Before Chris Conder’s village in northern England built its own broadband network, Internet speeds were so bad that children who went away to study would refuse to come home for the holidays.
Farmers had to travel to the nearest public library to apply for the agricultural subsidies they were entitled to, or to submit mandatory reports on their livestock to the government.
Now it has some of the best broadband speeds in Britain after villagers took matters into their own hands — part of a growing trend for community-owned networks run independently of the main providers.
“We can do without water and electricity and gas, which a lot of us do … You can be self-sufficient in the countryside, but you cannot generate broadband,” Conder said.
“It’s the one utility you can’t make yourself. We have found a way of joining our villages to the world.”
Conder now works with Broadband for the Rural North (B4RN), which has the legal status of a social enterprise, meaning it is run for the benefit of the community.
B4RN provides broadband to rural villages in the north of England, offering Internet speeds hundreds of times faster than the national market leaders. It connected its first 1,000 homes in 2011 and now has about 5,000 customers.
Communities that want to be connected raise money for the infrastructure — the cables and server space — by buying shares in B4RN at 1 pound each and there is a minimum purchase of 100 shares, which can only be sold back to the company.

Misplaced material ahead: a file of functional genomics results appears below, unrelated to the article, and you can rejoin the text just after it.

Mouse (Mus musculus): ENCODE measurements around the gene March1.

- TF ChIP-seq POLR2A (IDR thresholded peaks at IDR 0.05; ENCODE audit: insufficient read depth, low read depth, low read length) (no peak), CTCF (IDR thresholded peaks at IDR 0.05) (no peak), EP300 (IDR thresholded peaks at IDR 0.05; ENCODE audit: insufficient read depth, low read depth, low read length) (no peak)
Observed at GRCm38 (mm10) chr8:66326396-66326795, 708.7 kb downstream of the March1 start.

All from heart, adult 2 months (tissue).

Anyone who wants a connection then pays a monthly fee of 30 pounds for the B4RN service.
Conder, a founding member of B4RN who was honoured by Queen Elizabeth in 2015 for her work connecting rural communities, said the social impact of the initiative had been far greater than the technical impact.
One of the biggest challenges, she said, was gaining access to government-owned land to lay the necessary cables, particularly around schools and community spaces.
“If we’d known how hard it was going to be and how many obstacles we’d have to overcome, we wouldn’t have done it,” said Conder, describing the authorities as “very, very obstructive”.
“50 megabits per second might have been adequate a few years ago, but it ain’t adequate now. The direction of travel is irreversible,” said Antony Townsend, one of the founders of Broadband for Surrey Hills.
— Thomson Reuters Foundation